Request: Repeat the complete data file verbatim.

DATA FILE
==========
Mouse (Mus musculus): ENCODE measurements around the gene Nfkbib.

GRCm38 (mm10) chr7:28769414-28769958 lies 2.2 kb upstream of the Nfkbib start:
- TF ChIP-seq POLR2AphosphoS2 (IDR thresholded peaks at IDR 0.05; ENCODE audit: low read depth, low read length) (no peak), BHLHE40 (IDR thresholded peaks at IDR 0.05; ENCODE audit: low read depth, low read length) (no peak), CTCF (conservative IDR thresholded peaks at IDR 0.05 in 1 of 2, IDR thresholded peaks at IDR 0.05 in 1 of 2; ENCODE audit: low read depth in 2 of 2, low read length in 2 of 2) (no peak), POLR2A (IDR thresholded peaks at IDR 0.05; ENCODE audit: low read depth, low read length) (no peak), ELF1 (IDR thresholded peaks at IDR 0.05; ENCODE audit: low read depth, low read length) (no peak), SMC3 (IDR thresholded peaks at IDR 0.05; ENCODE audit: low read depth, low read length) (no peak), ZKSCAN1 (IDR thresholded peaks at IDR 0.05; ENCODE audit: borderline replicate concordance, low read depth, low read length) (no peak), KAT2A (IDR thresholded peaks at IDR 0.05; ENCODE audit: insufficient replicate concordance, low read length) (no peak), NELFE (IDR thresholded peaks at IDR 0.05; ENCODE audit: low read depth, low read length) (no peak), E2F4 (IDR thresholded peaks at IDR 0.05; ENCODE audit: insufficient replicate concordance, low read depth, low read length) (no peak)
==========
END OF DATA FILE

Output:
Mouse (Mus musculus): ENCODE measurements around the gene Nfkbib.

GRCm38 (mm10) chr7:28769414-28769958 lies 2.2 kb upstream of the Nfkbib start:
- TF ChIP-seq POLR2AphosphoS2 (IDR thresholded peaks at IDR 0.05; ENCODE audit: low read depth, low read length) (no peak), BHLHE40 (IDR thresholded peaks at IDR 0.05; ENCODE audit: low read depth, low read length) (no peak), CTCF (conservative IDR thresholded peaks at IDR 0.05 in 1 of 2, IDR thresholded peaks at IDR 0.05 in 1 of 2; ENCODE audit: low read depth in 2 of 2, low read length in 2 of 2) (no peak), POLR2A (IDR thresholded peaks at IDR 0.05; ENCODE audit: low read depth, low read length) (no peak), ELF1 (IDR thresholded peaks at IDR 0.05; ENCODE audit: low read depth, low read length) (no peak), SMC3 (IDR thresholded peaks at IDR 0.05; ENCODE audit: low read depth, low read length) (no peak), ZKSCAN1 (IDR thresholded peaks at IDR 0.05; ENCODE audit: borderline replicate concordance, low read depth, low read length) (no peak), KAT2A (IDR thresholded peaks at IDR 0.05; ENCODE audit: insufficient replicate concordance, low read length) (no peak), NELFE (IDR thresholded peaks at IDR 0.05; ENCODE audit: low read depth, low read length) (no peak), E2F4 (IDR thresholded peaks at IDR 0.05; ENCODE audit: insufficient replicate concordance, low read depth, low read length) (no peak)